SubSpecialties  |   December 2015
SCA Perspectives: Perioperative Ultrasound Training Breaking the Barriers
Author Affiliations
  • Linda Shore-Lesserson, M.D., FAHA, FASE
    Society of Cardiovascular Anesthesiologists
  • Scott T. Reeves, M.D., M.B.A., FACC, FASE
    Society of Cardiovascular Anesthesiologists
    Immediate Past President
Article Information
Radiological and Other Imaging / SubSpecialties
SubSpecialties   |   December 2015
SCA Perspectives: Perioperative Ultrasound Training Breaking the Barriers
ASA Monitor 12 2015, Vol.79, 58-59.
ASA Monitor 12 2015, Vol.79, 58-59.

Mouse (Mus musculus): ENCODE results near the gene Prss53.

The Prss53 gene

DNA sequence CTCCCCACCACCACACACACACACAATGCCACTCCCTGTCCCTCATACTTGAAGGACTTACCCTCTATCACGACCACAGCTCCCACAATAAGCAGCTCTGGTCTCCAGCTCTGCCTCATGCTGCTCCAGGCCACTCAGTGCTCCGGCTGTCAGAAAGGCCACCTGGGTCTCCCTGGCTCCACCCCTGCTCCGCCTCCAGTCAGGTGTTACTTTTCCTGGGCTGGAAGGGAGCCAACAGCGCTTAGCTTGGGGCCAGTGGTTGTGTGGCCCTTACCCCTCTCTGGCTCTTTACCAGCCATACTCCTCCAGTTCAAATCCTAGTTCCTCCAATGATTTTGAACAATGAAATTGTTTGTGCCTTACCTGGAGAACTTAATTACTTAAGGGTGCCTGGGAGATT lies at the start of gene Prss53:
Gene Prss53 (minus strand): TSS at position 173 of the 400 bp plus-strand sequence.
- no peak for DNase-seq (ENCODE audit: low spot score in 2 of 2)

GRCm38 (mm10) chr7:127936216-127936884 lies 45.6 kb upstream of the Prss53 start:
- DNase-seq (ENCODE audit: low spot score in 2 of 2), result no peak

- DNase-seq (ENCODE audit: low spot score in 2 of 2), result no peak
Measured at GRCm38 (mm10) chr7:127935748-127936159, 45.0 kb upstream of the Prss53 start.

Innovation and ingenuity are known to outpace legislation and regulation. Nothing highlights this principle more than the introduction of ultrasound (US) in the practice of clinical anesthesiology. This started in the early 1990s with the use of transesophageal echocardiography (TEE) in cardiac O.R.s. It later expanded to use of transthoracic echo (TTE) in critical care settings to US guidance for invasive procedures (vascular access, regional anesthesia). This widespread use of ultrasound has come to be known as perioperative ultrasonography, which is the use of US for patient management during the perioperative period. Current applications of perioperative US that are specific to anesthesiologists include: TTE, TEE, US for procedural guidance (vascular access, regional anesthesia) and emergency point-of-care US (abdominal, chest wall and airway imaging). Of all these applications, only the training and certification requirements for perioperative TEE are well established.1  Even critical care and regional anesthesia fellowship programs only require a broad knowledge, equipment requirements and do not put forward specific recommendations to establish competence. The Accreditation Council for Graduate Medical Education (ACGME) and the American Board of Anesthesiology (ABA) have also recognized knowledge of ultrasound as a necessary skill set during anesthesia residency training. Despite being widely practiced and taught during training, expertise in various aspects of perioperative US is neither ubiquitous nor consistent in anesthesia training.
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